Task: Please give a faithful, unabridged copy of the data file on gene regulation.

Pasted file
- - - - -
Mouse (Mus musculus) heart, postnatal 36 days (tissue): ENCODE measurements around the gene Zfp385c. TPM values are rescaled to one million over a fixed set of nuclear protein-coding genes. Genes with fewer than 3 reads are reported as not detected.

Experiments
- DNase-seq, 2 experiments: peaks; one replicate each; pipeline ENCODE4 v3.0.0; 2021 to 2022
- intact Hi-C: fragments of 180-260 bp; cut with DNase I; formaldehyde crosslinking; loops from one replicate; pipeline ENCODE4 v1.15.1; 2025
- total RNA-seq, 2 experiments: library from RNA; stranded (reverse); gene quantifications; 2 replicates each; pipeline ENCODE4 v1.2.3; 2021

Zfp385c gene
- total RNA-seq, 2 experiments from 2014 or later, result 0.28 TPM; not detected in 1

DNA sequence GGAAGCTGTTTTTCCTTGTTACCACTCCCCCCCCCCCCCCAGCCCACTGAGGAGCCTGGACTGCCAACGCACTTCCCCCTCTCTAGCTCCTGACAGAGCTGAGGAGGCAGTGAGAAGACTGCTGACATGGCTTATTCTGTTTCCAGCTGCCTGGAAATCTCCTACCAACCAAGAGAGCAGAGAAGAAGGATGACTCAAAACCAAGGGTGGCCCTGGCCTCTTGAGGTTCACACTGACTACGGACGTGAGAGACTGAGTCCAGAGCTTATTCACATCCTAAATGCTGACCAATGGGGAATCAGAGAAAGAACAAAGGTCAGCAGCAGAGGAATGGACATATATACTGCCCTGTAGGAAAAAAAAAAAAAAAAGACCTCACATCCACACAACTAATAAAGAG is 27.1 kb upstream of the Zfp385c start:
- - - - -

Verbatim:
Mouse (Mus musculus) heart, postnatal 36 days (tissue): ENCODE measurements around the gene Zfp385c. TPM values are rescaled to one million over a fixed set of nuclear protein-coding genes. Genes with fewer than 3 reads are reported as not detected.

Experiments
- DNase-seq, 2 experiments: peaks; one replicate each; pipeline ENCODE4 v3.0.0; 2021 to 2022
- intact Hi-C: fragments of 180-260 bp; cut with DNase I; formaldehyde crosslinking; loops from one replicate; pipeline ENCODE4 v1.15.1; 2025
- total RNA-seq, 2 experiments: library from RNA; stranded (reverse); gene quantifications; 2 replicates each; pipeline ENCODE4 v1.2.3; 2021

Zfp385c gene
- total RNA-seq, 2 experiments from 2014 or later, result 0.28 TPM; not detected in 1

DNA sequence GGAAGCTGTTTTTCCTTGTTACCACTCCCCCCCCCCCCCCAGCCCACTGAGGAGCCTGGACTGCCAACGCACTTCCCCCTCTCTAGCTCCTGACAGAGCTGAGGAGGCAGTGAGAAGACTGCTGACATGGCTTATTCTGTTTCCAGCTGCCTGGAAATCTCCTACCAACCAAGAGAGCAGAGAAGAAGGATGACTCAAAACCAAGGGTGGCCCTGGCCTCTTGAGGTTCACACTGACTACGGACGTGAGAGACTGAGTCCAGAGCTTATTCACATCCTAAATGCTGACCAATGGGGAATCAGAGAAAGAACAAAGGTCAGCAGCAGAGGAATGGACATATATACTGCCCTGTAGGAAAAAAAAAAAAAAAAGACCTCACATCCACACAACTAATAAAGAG is 27.1 kb upstream of the Zfp385c start: